Trade Imbalance Between China And China

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While the wester hemisphere was experiencing drastic changes like colonies attaining their independence and turning into more modern nations, many adversities were taking place throughout nations in the eastern hemisphere. China was one of those nations. China was a nation known for isolating itself from outside influence, especially from the Europeans. Soon the Europeans began to grow jealous of China 's bounty of enticing goods and resources such as porcelain, tea and silk. China on the other hand did not have any need for European goods. In pursuit to put a halt to the trade imbalance between the two nations, Britain started to smuggle opium into China. The reason behind this was because the Chinese had no need for Britain 's goods but…show more content…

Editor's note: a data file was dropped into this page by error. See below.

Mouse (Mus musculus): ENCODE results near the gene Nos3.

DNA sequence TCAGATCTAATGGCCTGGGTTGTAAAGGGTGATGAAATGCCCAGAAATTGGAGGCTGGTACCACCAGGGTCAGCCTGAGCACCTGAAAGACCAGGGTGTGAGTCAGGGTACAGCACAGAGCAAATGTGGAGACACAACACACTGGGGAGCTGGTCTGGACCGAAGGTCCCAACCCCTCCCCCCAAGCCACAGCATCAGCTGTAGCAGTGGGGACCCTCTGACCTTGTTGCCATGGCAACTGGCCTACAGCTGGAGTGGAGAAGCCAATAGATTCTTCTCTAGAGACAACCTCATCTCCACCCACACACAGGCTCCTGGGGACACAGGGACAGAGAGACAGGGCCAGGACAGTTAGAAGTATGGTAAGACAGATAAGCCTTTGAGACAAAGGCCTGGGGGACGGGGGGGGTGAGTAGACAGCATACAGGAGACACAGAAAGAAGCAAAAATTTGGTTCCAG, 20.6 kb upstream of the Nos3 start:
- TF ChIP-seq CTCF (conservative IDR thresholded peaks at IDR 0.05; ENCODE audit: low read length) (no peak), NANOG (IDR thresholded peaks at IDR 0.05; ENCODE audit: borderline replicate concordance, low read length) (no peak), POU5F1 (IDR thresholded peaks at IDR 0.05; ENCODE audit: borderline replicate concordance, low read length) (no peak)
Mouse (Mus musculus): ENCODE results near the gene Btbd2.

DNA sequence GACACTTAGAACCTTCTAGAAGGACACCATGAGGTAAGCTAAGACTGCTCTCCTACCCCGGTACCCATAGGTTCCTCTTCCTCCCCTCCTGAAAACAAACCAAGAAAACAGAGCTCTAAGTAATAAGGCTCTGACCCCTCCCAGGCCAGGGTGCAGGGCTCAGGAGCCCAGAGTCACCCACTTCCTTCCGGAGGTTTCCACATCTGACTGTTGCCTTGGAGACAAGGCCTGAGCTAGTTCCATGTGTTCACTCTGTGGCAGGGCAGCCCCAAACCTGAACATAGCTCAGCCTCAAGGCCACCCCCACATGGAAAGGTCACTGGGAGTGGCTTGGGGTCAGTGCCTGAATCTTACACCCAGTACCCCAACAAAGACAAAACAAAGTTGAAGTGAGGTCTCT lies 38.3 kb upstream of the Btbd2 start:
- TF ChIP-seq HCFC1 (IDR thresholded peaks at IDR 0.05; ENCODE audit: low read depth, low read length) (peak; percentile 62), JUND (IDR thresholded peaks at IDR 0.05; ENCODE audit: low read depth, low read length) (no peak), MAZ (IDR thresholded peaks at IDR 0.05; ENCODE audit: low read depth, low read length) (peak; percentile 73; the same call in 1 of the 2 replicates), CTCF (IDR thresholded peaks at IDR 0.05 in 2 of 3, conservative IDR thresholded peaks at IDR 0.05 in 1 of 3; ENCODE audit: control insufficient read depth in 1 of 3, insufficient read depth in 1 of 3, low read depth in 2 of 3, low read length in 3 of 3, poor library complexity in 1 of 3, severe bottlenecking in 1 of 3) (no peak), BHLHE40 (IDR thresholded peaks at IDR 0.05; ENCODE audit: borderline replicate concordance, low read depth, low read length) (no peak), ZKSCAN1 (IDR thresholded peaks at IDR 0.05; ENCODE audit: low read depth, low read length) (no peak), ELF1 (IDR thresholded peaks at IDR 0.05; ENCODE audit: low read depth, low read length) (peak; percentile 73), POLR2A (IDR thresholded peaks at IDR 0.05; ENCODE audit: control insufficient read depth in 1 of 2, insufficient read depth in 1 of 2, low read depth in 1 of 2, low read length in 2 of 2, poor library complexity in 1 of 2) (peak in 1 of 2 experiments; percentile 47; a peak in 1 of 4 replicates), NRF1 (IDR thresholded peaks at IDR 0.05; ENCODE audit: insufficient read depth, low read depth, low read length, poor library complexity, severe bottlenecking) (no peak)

The silver shortage pushed Britain 's urgency to end the imbalance and this was a key contribution to the Opium Wars. The supply of opium transported into China was exceptionally low in the beginning of the 18th century. The number of chests of opium brought into China went from less than 1,000 per year to about 5,000 between the years 1770 and 1800. (Document 10). The people started to realize the hooking outcomes of opium as the importation had a sudden increase within a 30 year span. This initiated the concern about the trade and Chinese officials were outraged by the habit. They had made their port available and traded as a kind gesture and in return Britain, "poisoned our brave people with opium." (Document 9) Over the next 40 years importation of the drug increased remarkably. The importation rose to forty thousand chests a year by 1840 as more citizens became hooked on the drug (Document 10). Document 3 depicts the effects of opium. As you can see, 5 men in the picture are slumped over and out of their minds while sprawled across the table while some are staring off into space with blank expression on their faces. Although the emperor placed a ban on the trade, this didn 't cease the Chinese and Europeans from smuggling enormous amounts of the drug into China. The Opium War was fueled by the illegal trade. In Chinese commissioners Lin Zexu 's letter
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